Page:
One of the things that bugs me to no end is authors who run around acting like they're God's gift to writing. As much as they might believe that, and as famous as they might be, they're just one tiny fish in a great big sea. Sure, the more successful ones may be luckier, or just happen to be far better at marketing, thus their fame. But in the end they're just one voice, one pen, writing for the entertainment of others.
In short, writing is an art form that you should feel privileged to be a part of, and not king of the castle. Any fame that might be won in this industry is fleeting at best. You might be popular for a time, but as any seasoned writer will tell you, enjoy it while you can because it won't last long. Think of it as a perishable gift. The main thrust of your fame lasts, at best, six months. After that you have to begin building hype by advertising a new book, which in turn will also see only about 6 months of fame.
After that you fall down the standings very quickly and will almost always find your book consigned to the bargain bin for the next nine to eighteen months. Beyond that, most books simply vanish from existence, never again to be seen outside of garage sales and dusty, library shelves. To regain your former position you not only have to provide another book, but you also have to up your game.
Anyone who can't falls into the "authors of the past" category. Or in most cases, just "former authors". That is a field littered with the bodies of both great and small that lay in tall, rotting stacks of insignificance dotted with the occasional rusting statue of someone who was lucky enough to see their fame last beyond the traditional six months window. But the chances of anyone achieving that kind of long term greatness is so small that if it were assigned a percentage value, it would be so top heavy with zeros as to be laughable.
The only truly successful authors I have found are those who are more concerned with writing than fame. These are the ones who love writing so much that they would continue doing so even if they never had another reader ever again in their entire lives. They are also the ones who are most humble. Any author you see who has an ego to them, or an attitude, is not a true author.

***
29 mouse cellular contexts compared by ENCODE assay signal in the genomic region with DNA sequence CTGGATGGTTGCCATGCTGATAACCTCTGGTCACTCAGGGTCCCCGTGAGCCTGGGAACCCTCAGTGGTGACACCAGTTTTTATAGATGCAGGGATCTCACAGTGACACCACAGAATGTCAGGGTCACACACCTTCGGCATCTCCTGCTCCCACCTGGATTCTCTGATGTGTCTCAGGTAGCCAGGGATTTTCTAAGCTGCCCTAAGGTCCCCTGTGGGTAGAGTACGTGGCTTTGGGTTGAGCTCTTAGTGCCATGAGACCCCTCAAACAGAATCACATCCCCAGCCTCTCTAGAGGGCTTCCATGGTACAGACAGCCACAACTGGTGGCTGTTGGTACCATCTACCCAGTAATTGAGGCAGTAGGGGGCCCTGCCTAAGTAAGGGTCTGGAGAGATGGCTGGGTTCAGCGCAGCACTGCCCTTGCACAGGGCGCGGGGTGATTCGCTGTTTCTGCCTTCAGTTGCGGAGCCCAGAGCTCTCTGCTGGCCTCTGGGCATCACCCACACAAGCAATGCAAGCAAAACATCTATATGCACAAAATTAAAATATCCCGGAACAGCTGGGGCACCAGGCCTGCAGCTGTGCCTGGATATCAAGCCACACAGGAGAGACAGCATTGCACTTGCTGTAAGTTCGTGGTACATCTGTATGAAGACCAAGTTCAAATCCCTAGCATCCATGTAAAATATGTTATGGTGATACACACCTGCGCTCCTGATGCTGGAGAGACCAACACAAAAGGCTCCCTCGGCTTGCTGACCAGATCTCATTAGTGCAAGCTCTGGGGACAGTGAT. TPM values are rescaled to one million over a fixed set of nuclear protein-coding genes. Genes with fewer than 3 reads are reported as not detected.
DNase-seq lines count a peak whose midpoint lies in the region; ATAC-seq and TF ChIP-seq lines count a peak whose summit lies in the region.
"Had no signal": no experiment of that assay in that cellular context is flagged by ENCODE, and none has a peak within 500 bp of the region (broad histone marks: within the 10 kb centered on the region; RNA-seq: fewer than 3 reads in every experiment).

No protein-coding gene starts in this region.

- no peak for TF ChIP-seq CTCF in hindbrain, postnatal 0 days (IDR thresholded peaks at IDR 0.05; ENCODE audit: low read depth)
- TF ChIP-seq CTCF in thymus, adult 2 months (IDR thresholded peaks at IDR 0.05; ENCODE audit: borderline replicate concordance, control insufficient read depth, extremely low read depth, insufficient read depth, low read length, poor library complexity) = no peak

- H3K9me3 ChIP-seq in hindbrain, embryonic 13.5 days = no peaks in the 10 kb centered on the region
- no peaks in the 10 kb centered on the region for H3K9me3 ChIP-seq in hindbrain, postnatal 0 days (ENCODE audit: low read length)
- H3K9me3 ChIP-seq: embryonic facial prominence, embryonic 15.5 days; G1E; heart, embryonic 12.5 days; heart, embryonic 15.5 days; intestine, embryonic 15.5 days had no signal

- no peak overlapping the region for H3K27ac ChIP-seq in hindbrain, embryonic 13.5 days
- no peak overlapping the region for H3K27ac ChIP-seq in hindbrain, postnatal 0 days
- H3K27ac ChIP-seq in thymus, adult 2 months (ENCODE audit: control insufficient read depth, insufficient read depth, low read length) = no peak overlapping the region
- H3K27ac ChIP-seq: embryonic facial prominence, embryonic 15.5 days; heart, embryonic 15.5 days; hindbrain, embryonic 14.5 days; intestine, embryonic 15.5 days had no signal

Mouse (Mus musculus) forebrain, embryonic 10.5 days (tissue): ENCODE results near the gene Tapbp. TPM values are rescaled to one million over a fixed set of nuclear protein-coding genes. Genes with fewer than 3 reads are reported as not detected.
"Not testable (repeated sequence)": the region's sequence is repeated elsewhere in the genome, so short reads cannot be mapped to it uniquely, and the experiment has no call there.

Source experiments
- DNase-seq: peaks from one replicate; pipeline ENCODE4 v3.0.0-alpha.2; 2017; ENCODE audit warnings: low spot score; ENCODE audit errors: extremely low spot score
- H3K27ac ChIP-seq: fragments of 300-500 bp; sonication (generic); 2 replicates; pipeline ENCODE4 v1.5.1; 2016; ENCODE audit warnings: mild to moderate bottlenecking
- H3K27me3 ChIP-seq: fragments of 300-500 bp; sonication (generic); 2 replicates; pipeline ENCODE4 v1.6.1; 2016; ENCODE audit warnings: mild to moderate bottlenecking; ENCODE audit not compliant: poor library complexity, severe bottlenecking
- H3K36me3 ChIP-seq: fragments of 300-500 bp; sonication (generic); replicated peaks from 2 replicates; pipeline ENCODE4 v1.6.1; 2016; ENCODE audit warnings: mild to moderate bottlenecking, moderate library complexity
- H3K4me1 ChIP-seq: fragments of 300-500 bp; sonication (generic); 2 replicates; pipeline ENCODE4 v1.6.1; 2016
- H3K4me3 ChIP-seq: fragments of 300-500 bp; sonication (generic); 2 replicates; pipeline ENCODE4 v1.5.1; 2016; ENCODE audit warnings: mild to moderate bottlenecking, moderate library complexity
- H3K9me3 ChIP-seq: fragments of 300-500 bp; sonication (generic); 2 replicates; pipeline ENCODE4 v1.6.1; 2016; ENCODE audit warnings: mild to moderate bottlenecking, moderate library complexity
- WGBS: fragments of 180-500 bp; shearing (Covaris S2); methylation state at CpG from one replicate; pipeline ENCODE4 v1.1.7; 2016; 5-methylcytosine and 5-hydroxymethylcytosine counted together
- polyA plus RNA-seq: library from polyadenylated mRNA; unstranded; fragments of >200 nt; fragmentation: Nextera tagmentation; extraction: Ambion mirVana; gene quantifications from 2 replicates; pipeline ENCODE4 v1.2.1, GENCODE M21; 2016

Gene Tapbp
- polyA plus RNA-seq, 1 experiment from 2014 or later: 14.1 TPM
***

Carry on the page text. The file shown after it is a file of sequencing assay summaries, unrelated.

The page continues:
Anyone can sling words onto a page and potentially impress someone with their so called "literary prowess". But ultimately it is the humble, and often anxious writer who turns out to be the true definition of an author. As one quote taken from the art world says, "A thief is boldly confident in their work. But a true artist is scared to death." It's no different in the writing world. The boldest are the weakest of writers, and the most timed are the strongest and most colorful.
Sure, there are a few exceptions, but in general, if you look really deep within a person, you will find that this statement is true. So if you wish to be truly great within the literary world, pursue humility, and love what you do. If you do, your fans will thank you, your writing will improve, and the world will become a better place. If you don't, then you should stop writing, because you're merely adding to the problem rather than being the solution.